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Not Even a Single Gunshot Has Been Fired at the Disputed Sino - Indian Border Since 1975

China has built new structures near the border

Recent images from June 22 show China has built new structures near the location of a Himalayan border. New Chinese bunkers, tents, and storage units that weren't previously there in earlier within the month.

A fatal clash at the India-China border in the Ladakh area has claimed the lives of 20 Indian and 43 Chinese soldiers on 15 June 2020. Foreign ministers of both the countries have held telephone talks over the deadly border clash, agreeing to "cool down" the tensions. India accuses the "violent face-off" is an attempt by China to "unilaterally change the status quo" on the Galwan Valley frontier in Indian administered Ladakh. China, in turn, accuses the Indian army of "provoking and attacking Chinese personnel, resulting in serious physical confrontation". In this article, we will know the reason for the disuse of weapons since 1975 at the Sino - Indian border.

not-even-a-single-gun-shot-has-been-fired-at-the-disputed-sino-indian-border-since-1975

At the early stages of the 19th century, the Empire of Russia was longing for a warm water port because of the reason that much of the ports in the Russian Empire became frozen during the winter season. Russia thought of getting the warm water ports in Hindustan. During this time India was under the control of the British and so Russia threatened the British for getting a warm water port, since the Russians were sounding stronger than the British, the British thought of taking advantage of the Geographical locations by not allowing the Russians to enter the Indian subcontinent and so introduced a forward defensive line in the northern region, to halt the Russian propel well before the Indian subcontinent. This made Afghanistan and Tibet into buffer states as this area was lying between the borders of two powerful empires. However, Russia got a warm water port by winning a great tract of territory from China.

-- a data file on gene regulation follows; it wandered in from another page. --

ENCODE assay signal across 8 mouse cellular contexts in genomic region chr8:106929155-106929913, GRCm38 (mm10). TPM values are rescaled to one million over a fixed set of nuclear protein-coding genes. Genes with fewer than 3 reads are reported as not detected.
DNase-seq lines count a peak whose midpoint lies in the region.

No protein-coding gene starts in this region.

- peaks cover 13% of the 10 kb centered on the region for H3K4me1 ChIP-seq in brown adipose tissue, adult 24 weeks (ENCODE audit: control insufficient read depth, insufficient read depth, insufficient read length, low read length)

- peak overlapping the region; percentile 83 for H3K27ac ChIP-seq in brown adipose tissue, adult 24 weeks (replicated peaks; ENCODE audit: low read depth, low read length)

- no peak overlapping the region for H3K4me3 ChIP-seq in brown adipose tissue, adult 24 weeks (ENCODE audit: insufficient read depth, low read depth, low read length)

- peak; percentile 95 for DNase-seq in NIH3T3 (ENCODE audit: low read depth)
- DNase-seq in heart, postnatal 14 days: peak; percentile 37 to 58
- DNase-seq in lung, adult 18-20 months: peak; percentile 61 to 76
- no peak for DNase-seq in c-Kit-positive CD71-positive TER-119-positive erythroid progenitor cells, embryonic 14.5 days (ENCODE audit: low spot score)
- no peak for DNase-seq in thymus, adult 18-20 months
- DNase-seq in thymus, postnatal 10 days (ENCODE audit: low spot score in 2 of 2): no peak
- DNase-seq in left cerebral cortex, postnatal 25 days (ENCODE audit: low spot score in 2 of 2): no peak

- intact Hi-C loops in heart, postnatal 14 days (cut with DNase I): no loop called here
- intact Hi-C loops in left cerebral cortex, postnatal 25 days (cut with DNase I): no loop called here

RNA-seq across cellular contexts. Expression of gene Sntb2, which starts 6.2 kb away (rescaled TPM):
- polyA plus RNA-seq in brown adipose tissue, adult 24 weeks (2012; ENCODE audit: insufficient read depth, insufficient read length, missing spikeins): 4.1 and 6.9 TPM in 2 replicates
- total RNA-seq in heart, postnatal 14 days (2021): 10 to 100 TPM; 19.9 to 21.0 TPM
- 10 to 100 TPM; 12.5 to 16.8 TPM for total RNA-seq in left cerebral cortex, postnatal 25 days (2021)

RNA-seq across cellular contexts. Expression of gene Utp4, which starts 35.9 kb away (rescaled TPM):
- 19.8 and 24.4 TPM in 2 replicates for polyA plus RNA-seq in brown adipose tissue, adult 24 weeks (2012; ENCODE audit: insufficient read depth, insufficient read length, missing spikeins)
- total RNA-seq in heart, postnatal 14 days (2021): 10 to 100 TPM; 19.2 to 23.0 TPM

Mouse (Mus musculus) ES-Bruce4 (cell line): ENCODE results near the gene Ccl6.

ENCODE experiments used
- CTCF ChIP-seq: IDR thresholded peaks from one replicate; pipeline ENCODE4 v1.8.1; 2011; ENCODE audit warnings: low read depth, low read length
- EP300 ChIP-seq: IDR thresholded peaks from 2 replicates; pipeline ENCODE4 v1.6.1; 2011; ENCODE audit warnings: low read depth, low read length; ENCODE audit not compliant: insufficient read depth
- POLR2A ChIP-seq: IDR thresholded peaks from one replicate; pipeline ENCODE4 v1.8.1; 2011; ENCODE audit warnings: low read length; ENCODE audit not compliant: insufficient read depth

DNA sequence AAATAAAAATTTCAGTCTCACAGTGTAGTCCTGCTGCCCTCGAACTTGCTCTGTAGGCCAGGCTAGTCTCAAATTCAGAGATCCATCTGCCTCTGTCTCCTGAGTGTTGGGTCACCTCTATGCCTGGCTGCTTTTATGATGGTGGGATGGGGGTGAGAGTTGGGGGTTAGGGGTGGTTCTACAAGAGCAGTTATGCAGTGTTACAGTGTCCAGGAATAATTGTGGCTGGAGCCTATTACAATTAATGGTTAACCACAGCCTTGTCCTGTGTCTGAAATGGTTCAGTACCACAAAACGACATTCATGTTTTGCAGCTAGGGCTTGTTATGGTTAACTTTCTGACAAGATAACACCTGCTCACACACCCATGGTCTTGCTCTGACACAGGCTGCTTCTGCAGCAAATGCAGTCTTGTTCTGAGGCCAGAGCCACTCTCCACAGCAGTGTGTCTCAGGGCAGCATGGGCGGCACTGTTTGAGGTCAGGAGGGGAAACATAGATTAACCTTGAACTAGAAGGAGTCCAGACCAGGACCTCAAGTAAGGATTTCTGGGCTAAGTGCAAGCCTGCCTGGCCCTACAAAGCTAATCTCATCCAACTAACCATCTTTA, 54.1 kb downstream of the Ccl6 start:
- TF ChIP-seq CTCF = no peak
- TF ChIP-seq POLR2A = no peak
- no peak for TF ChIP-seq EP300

Several lines were proposed at different time intervals as borders between British India and China. A notable line was the one proposed in 1865 by W.H.Johnson, who proposed the "Johnson Line". Since Dungan revolt was taking place in China at this time, this line was never presented to the Chinese. Johnson presented this line to the Maharaja of Kashmir who immediately agreed to this line, as the line included additional territories that were not under the control of the Maharaja.